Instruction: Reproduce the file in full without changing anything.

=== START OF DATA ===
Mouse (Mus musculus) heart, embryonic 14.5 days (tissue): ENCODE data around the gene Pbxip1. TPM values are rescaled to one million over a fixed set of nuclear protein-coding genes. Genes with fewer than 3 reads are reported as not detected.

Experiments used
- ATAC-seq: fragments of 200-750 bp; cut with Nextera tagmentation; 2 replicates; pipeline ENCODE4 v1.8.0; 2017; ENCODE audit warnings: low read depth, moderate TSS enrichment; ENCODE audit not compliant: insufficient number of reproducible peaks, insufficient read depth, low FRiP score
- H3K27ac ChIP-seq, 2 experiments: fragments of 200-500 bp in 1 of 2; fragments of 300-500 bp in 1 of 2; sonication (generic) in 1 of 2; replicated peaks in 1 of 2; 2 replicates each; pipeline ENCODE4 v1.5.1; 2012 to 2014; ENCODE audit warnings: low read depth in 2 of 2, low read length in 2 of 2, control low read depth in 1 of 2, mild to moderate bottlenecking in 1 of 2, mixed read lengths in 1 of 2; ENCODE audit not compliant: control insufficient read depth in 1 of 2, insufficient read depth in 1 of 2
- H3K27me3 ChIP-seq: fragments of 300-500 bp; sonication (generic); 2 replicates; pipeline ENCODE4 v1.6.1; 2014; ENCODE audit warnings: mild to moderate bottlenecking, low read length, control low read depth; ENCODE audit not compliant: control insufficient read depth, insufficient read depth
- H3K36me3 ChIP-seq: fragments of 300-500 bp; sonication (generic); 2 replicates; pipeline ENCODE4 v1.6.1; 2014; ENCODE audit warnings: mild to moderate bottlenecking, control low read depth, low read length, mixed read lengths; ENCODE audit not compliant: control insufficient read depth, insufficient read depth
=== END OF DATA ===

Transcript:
Mouse (Mus musculus) heart, embryonic 14.5 days (tissue): ENCODE data around the gene Pbxip1. TPM values are rescaled to one million over a fixed set of nuclear protein-coding genes. Genes with fewer than 3 reads are reported as not detected.

Experiments used
- ATAC-seq: fragments of 200-750 bp; cut with Nextera tagmentation; 2 replicates; pipeline ENCODE4 v1.8.0; 2017; ENCODE audit warnings: low read depth, moderate TSS enrichment; ENCODE audit not compliant: insufficient number of reproducible peaks, insufficient read depth, low FRiP score
- H3K27ac ChIP-seq, 2 experiments: fragments of 200-500 bp in 1 of 2; fragments of 300-500 bp in 1 of 2; sonication (generic) in 1 of 2; replicated peaks in 1 of 2; 2 replicates each; pipeline ENCODE4 v1.5.1; 2012 to 2014; ENCODE audit warnings: low read depth in 2 of 2, low read length in 2 of 2, control low read depth in 1 of 2, mild to moderate bottlenecking in 1 of 2, mixed read lengths in 1 of 2; ENCODE audit not compliant: control insufficient read depth in 1 of 2, insufficient read depth in 1 of 2
- H3K27me3 ChIP-seq: fragments of 300-500 bp; sonication (generic); 2 replicates; pipeline ENCODE4 v1.6.1; 2014; ENCODE audit warnings: mild to moderate bottlenecking, low read length, control low read depth; ENCODE audit not compliant: control insufficient read depth, insufficient read depth
- H3K36me3 ChIP-seq: fragments of 300-500 bp; sonication (generic); 2 replicates; pipeline ENCODE4 v1.6.1; 2014; ENCODE audit warnings: mild to moderate bottlenecking, control low read depth, low read length, mixed read lengths; ENCODE audit not compliant: control insufficient read depth, insufficient read depth